I Work For ... Hayley Mollaghan works for Tom Dacey, group chief executive, Southern Housing Group

Tom has been in housing all his life. He started in 1971 as a trainee housing manager for Merseyside Improved Houses, and he's worked his way up to where he is now. He came here five years ago, from being group chief executive of West Pennine Housing Association, and his knowledge of the sector staggers me. He's totally committed to the cause of social housing, and it's important to him to feel he's making a difference.

Tom has been in housing all his life. He started in 1971 as a trainee housing manager for Merseyside Improved Houses, and he's worked his way up to where he is now. He came here five years ago, from being group chief executive of West Pennine Housing Association, and his knowledge of the sector staggers me. He's totally committed to the cause of social housing, and it's important to him to feel he's making a difference.

Southern Housing Group is a not-for-profit social housing association, and we build and renovate homes for rent and sale in and around London. We have around 14,000 units, from rented flats to retirement homes, and right-to-buy properties. It's a complicated organisation and has a charitable arm, the Samuel Lewis Housing Trust, a women's housing trust plus various other bodies.

Tom's dedicated to the group and the tenants. He wants to give our tenants the highest-quality services, which I think is great. Some people might assume when you get to Tom's level you don't have time to care any more, but he does.

I've been here for a year, since I joined as his PA. Before that, I'd been in a commercial environment, and I still have trouble adapting to the culture sometimes. It's consultative, and everything runs on focus groups and working parties. In many ways that's really good.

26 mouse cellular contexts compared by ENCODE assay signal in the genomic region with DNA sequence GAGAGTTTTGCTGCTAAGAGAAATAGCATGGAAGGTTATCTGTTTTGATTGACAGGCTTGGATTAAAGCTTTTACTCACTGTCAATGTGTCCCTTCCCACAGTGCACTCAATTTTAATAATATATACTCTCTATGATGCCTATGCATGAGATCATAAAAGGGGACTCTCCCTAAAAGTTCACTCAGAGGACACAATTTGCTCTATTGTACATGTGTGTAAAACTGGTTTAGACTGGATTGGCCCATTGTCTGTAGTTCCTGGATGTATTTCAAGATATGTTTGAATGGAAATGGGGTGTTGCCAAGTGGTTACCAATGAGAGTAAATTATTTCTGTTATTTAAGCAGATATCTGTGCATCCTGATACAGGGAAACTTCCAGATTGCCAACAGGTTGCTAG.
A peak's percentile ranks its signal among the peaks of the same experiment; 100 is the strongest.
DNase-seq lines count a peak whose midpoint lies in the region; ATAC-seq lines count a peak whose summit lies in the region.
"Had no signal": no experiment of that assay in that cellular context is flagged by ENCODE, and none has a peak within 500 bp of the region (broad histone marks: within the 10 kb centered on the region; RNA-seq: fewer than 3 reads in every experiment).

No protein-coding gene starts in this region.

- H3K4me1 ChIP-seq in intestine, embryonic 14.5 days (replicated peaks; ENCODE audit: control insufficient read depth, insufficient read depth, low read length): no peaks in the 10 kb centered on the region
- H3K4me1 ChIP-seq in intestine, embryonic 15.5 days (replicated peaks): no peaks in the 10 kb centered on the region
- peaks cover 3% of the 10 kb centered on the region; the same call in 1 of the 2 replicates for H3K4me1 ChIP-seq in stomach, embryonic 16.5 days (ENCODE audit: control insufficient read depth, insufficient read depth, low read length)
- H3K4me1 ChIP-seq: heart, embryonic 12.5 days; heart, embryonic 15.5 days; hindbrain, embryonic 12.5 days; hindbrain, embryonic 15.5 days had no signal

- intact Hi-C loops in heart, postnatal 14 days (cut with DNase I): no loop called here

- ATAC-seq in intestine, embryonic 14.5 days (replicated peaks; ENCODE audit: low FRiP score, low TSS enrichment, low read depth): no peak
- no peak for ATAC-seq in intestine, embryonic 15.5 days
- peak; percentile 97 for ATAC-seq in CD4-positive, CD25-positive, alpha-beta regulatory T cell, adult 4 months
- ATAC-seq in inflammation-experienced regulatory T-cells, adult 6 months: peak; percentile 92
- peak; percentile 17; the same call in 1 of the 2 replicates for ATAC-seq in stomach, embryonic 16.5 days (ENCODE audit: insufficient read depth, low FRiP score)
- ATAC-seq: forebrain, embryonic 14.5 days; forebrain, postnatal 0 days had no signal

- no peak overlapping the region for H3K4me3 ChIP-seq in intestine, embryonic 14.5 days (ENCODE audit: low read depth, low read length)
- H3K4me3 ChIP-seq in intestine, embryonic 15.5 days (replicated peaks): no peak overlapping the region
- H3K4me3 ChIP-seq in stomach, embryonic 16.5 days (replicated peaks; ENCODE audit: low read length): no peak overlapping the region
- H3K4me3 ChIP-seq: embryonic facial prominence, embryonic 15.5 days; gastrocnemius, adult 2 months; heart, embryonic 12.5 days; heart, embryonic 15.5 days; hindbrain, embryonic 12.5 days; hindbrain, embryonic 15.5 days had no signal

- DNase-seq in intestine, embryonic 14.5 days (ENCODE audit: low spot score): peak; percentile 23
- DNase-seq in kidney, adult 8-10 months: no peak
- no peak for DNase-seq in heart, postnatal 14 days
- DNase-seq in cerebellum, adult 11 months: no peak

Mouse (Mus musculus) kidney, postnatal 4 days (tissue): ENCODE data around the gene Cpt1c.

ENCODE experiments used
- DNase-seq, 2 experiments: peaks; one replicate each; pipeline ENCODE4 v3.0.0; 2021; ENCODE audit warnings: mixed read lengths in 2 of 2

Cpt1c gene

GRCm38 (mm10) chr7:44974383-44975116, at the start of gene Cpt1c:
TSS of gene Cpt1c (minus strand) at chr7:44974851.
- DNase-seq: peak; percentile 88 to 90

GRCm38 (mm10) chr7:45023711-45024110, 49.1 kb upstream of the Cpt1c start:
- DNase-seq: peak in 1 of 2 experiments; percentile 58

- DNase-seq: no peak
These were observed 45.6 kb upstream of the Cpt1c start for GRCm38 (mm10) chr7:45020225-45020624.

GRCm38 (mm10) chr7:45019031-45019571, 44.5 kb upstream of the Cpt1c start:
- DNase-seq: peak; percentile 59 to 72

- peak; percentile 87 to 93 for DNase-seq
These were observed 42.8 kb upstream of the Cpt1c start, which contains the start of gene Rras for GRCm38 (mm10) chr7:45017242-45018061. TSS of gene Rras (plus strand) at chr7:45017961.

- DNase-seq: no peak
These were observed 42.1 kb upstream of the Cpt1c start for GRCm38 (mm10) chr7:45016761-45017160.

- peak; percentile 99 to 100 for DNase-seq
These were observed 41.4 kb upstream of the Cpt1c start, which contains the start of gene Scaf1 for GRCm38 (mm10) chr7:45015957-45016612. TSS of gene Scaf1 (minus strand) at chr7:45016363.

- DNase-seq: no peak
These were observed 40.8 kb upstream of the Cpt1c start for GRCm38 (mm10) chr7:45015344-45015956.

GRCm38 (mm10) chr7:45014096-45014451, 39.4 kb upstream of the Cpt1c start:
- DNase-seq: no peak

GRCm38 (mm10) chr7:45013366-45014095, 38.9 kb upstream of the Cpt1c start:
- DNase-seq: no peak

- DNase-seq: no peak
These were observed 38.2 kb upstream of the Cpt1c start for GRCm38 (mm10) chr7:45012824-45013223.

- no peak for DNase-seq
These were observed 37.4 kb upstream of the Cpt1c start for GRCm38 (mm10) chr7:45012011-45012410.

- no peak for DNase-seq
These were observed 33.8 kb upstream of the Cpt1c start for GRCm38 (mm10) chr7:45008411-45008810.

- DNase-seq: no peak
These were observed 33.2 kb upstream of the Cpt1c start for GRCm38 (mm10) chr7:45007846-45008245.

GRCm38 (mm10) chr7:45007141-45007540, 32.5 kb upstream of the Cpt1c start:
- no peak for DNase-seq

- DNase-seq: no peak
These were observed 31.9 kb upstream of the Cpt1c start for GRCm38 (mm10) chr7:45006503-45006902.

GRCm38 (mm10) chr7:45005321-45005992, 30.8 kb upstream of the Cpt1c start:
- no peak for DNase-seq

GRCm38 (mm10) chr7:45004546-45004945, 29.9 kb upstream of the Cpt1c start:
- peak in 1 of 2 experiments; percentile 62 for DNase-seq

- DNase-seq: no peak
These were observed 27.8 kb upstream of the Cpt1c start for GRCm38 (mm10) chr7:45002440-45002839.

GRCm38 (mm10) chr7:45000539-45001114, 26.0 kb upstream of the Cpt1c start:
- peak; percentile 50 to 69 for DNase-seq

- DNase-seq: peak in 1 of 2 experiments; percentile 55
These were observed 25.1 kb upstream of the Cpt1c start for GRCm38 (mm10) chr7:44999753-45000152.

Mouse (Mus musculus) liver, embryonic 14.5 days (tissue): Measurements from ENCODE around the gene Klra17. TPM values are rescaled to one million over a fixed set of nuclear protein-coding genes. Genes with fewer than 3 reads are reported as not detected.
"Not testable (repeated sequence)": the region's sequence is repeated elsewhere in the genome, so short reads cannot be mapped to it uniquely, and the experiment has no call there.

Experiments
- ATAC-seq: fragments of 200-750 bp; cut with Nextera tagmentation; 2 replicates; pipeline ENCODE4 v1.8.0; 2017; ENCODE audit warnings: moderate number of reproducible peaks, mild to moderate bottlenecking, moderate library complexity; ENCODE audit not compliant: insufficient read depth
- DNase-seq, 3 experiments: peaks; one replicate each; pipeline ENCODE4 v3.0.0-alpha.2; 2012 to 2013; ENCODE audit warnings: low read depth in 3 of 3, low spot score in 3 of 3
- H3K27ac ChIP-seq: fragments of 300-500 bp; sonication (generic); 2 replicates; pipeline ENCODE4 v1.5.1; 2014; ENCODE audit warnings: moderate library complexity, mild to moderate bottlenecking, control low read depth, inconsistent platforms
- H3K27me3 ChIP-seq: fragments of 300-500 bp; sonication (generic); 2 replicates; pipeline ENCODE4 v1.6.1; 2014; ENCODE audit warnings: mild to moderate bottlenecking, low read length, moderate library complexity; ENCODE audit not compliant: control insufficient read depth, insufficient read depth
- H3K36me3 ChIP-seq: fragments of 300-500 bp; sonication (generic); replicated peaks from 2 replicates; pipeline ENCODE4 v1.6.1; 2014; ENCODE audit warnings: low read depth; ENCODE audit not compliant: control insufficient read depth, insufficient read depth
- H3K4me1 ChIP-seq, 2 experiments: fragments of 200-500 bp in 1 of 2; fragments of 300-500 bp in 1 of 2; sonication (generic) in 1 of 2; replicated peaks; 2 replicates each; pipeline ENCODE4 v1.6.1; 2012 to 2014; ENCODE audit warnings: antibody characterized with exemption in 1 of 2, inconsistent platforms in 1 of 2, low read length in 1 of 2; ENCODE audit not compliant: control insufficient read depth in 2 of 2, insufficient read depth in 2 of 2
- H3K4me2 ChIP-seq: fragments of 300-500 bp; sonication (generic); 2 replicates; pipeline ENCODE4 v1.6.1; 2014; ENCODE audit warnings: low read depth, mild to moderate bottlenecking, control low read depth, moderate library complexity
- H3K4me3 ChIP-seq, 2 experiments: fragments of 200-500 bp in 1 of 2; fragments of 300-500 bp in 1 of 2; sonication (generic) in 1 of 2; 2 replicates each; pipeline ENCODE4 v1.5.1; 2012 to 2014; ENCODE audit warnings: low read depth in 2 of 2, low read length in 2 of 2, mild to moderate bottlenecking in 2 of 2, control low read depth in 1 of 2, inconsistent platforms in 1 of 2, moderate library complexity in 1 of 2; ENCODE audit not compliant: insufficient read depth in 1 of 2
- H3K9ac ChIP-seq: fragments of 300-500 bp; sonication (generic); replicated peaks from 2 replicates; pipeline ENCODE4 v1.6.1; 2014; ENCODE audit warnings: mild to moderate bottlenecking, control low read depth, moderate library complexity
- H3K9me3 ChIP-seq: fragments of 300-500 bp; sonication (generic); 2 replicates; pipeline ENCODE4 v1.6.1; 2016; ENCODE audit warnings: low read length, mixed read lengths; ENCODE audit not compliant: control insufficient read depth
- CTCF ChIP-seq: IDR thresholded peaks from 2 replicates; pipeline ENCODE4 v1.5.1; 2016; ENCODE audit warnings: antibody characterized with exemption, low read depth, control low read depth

For example, we're just about to move offices, and the steering group set up three different workstations in this building, so staff could try them and say which they preferred. I've never seen anything like that before. You usually just get what you're given. The only downside is that getting a consensus can slow things at times.

I used to work in the motor trade, and you had to make quick, gut-instinct decisions and think on your feet, so sometimes I find the consultation a little frustrating. But having said that, the people here are really friendly, which more than makes up for it and it's a much nicer atmosphere to work in. Monday mornings in the football season are fun, because Tom is fanatical about Everton. After I've given him a coffee in his Everton mug, we have a blow-by-blow of Saturday's game. At present we're discussing new players, and the season ahead. I'm an Evertonian too. Well, I work with one and I'm married to one, so it's a case of having to be.

We do have a laugh - he's got a wicked sense of humour and can always see the funny side. He's a natural storyteller, and could keep me amused for ages, if we had the time. He's a good speaker, as well. I think there's a bit of the performer in him. You need to be able to laugh, though, to beat the pressure. We've just gone through a major restructuring of the senior management team and I must admit that was stressful at times. But we're already beginning to see the benefits, in that Tom has been free to take a more strategic view of where he wants to take the group next.

He's very demanding and expects a high quality of work - he's a triple-checker. But we both like to keep on top of things. We're "list people", and a bit manic about making sure things get done. If I don't chase him for something, he'll chase me for it, so nothing slips through. The good thing is, I know I have his support, and he always backs me up. I'd like to think people see us as a close working unit. He does long days, often followed by evening working dinners, because it's the only way he has time to see people.

He's approachable and has empathy with the staff. We've just got the internet and he's allowed everyone to surf between noon and 2pm, within reason. But he gets frustrated when people don't deliver. I know he'll be angry if people don't do what they're supposed to, so I chase them to try to avoid him getting annoyed. His bark is a lot worse than his bite, and he has a very human side that not everyone sees. He's great if I need time off, or I'm ill, or want to go home early one evening.

I know he trusts me, and relies on me, and I like that. I'd like to get to the stage where he doesn't need to ask me to do things, because he knows I'll have already done them. But I'm quite new to the sector yet, and we've only worked together for a year. I think that rapport will come in time.

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